BART says it will install new surveillance cameras on its trains in the wake of a fatal shooting earlier this month that exposed the fact that most of the devices on its cars are actually decoys.
"We just want to make sure everyone knows that we are already working on it and the decision’s been made," BART spokeswoman Alicia Trost said Wednesday. "We’re very committed to installing working cameras in every train car."
The use of fake cameras came to light following a Jan. 9 attack in which one passenger shot and killed another aboard a train at West Oakland Station. BART police later released pictures of a suspect exiting through the station's fare gates, but conceded that there was no video from the train car.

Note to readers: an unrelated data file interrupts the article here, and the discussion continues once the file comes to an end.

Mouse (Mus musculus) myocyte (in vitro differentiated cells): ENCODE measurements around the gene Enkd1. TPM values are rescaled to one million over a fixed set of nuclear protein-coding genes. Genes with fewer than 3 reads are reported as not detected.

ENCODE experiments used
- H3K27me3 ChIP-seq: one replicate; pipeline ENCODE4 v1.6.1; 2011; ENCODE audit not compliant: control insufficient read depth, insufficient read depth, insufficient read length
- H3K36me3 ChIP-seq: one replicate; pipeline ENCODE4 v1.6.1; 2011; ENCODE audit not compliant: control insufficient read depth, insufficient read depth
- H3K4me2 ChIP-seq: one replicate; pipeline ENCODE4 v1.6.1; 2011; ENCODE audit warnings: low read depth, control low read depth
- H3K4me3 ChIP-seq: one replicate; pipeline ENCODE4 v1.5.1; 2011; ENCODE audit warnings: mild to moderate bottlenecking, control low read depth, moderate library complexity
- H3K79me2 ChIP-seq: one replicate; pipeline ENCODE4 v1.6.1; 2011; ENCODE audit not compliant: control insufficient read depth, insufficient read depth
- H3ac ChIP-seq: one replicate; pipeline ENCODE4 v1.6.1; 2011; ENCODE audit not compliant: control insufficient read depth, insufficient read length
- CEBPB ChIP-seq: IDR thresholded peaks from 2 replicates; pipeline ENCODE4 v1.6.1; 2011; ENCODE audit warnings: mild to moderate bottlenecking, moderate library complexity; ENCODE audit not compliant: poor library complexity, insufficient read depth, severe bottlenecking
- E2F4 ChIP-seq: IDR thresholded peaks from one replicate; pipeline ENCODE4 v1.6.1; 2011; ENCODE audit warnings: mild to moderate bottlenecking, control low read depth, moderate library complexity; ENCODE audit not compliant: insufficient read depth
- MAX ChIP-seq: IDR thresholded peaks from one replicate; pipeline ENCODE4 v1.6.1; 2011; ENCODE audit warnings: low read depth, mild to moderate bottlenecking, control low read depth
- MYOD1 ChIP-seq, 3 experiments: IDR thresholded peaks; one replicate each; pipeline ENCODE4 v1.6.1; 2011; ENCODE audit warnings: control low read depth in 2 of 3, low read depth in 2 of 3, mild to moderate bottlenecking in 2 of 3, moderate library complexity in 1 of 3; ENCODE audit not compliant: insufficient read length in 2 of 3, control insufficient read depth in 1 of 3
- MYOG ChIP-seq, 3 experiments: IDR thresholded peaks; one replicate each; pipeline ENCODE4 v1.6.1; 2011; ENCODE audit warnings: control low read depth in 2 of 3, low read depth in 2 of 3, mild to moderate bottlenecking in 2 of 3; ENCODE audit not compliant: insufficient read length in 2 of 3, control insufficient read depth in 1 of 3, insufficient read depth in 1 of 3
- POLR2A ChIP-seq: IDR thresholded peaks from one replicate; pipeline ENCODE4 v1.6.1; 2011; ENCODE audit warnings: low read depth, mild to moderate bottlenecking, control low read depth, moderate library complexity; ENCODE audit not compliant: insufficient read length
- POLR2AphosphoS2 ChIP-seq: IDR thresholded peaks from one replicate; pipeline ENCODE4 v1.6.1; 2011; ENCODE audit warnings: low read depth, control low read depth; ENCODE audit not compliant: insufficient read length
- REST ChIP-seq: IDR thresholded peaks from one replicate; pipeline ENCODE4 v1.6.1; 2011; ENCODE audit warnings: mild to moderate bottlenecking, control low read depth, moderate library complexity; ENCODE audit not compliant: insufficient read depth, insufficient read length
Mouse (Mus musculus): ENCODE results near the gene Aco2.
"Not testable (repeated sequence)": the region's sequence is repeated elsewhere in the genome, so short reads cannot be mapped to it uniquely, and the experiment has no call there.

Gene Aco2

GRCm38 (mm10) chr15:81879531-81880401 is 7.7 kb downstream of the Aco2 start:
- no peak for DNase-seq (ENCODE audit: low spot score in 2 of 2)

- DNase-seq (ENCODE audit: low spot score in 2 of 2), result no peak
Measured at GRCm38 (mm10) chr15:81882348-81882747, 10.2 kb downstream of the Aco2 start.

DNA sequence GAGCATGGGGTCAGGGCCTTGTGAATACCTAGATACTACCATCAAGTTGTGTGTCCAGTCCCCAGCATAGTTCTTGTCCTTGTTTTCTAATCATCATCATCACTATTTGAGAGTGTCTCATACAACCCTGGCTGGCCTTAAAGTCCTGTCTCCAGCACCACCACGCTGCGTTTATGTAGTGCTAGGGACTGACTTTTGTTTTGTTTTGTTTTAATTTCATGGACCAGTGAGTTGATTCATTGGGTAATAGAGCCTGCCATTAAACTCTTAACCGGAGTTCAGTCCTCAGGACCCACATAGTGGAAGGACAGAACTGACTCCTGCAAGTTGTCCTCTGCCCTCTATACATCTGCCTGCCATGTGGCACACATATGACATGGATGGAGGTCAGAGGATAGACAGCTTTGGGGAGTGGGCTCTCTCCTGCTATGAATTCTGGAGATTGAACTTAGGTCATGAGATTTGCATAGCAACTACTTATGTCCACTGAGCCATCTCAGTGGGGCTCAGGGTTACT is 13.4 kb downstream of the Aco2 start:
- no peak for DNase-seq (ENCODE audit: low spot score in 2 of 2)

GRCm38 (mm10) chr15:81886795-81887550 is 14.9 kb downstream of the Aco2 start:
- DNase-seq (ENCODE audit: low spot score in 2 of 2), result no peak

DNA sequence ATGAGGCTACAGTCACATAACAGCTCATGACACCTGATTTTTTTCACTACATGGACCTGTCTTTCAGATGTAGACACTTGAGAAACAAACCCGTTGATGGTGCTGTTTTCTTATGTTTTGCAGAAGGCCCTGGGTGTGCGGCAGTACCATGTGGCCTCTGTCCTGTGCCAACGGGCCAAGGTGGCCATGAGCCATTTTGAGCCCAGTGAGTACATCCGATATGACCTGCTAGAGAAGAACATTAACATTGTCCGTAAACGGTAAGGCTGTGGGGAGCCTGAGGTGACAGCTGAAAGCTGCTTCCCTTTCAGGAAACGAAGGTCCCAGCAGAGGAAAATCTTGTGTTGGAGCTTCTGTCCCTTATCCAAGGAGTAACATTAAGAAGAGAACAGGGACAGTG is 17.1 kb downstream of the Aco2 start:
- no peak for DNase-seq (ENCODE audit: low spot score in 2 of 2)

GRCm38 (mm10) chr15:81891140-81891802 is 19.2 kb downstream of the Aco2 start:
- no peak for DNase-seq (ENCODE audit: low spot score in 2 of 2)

Each of BART's hundreds of cars is outfitted with units that appear to be cameras, complete with a red light that suggests the units are operational. But very few of the devices, placed at each end of the car, are real.
BART's police chief, Kenton Rainey, defended the use of the decoys after the West Oakland shooting and said the fact the agency captured images of the suspect showed the system's surveillance measures work. Agency officials also said that its "fleet of the future," a new generation of train cars to replace the four-decade-old cars now in use, would be equipped with functioning security cameras.